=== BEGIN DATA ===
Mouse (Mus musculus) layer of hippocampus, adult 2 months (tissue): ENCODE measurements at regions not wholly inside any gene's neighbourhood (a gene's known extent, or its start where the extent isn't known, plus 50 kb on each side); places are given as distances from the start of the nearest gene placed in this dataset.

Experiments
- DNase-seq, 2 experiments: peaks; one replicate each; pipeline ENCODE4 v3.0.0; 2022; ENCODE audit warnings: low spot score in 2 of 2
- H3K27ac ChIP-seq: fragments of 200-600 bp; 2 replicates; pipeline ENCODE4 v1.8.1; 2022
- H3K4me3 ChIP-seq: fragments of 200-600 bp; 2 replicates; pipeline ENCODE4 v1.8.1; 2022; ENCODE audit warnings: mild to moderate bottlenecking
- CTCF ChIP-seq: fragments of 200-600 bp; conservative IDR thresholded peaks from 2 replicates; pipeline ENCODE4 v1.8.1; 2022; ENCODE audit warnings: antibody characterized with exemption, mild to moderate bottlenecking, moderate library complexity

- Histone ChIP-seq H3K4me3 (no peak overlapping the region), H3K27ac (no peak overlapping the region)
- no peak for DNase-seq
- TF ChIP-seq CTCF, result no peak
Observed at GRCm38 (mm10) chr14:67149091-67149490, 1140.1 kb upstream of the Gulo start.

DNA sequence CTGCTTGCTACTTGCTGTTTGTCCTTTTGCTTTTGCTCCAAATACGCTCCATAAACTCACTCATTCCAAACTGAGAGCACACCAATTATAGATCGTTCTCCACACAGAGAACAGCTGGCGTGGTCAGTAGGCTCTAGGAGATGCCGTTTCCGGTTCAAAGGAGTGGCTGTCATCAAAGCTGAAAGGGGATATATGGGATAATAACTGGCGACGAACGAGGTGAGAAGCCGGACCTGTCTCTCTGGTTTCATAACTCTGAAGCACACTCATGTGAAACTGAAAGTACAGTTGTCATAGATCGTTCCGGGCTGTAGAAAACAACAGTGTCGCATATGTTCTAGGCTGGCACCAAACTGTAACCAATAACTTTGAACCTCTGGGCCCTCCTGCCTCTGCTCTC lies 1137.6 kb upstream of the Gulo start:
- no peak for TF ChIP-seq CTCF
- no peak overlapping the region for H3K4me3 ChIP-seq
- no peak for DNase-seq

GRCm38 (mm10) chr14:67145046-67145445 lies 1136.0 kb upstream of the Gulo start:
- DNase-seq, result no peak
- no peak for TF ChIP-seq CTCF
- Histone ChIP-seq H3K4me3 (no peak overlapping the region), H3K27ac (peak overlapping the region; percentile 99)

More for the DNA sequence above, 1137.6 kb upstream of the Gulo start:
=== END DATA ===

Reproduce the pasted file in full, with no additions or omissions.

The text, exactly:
Mouse (Mus musculus) layer of hippocampus, adult 2 months (tissue): ENCODE measurements at regions not wholly inside any gene's neighbourhood (a gene's known extent, or its start where the extent isn't known, plus 50 kb on each side); places are given as distances from the start of the nearest gene placed in this dataset.

Experiments
- DNase-seq, 2 experiments: peaks; one replicate each; pipeline ENCODE4 v3.0.0; 2022; ENCODE audit warnings: low spot score in 2 of 2
- H3K27ac ChIP-seq: fragments of 200-600 bp; 2 replicates; pipeline ENCODE4 v1.8.1; 2022
- H3K4me3 ChIP-seq: fragments of 200-600 bp; 2 replicates; pipeline ENCODE4 v1.8.1; 2022; ENCODE audit warnings: mild to moderate bottlenecking
- CTCF ChIP-seq: fragments of 200-600 bp; conservative IDR thresholded peaks from 2 replicates; pipeline ENCODE4 v1.8.1; 2022; ENCODE audit warnings: antibody characterized with exemption, mild to moderate bottlenecking, moderate library complexity

- Histone ChIP-seq H3K4me3 (no peak overlapping the region), H3K27ac (no peak overlapping the region)
- no peak for DNase-seq
- TF ChIP-seq CTCF, result no peak
Observed at GRCm38 (mm10) chr14:67149091-67149490, 1140.1 kb upstream of the Gulo start.

DNA sequence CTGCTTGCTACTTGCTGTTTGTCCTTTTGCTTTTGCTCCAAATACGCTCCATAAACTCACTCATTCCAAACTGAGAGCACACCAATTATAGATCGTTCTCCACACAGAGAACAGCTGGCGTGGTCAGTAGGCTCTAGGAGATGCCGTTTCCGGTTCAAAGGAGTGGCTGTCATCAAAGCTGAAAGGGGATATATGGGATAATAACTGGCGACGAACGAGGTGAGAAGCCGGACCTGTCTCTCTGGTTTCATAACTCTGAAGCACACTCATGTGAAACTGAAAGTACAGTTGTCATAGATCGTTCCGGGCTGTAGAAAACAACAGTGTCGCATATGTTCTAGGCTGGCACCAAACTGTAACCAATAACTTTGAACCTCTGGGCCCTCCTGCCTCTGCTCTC lies 1137.6 kb upstream of the Gulo start:
- no peak for TF ChIP-seq CTCF
- no peak overlapping the region for H3K4me3 ChIP-seq
- no peak for DNase-seq

GRCm38 (mm10) chr14:67145046-67145445 lies 1136.0 kb upstream of the Gulo start:
- DNase-seq, result no peak
- no peak for TF ChIP-seq CTCF
- Histone ChIP-seq H3K4me3 (no peak overlapping the region), H3K27ac (peak overlapping the region; percentile 99)

More for the DNA sequence above, 1137.6 kb upstream of the Gulo start: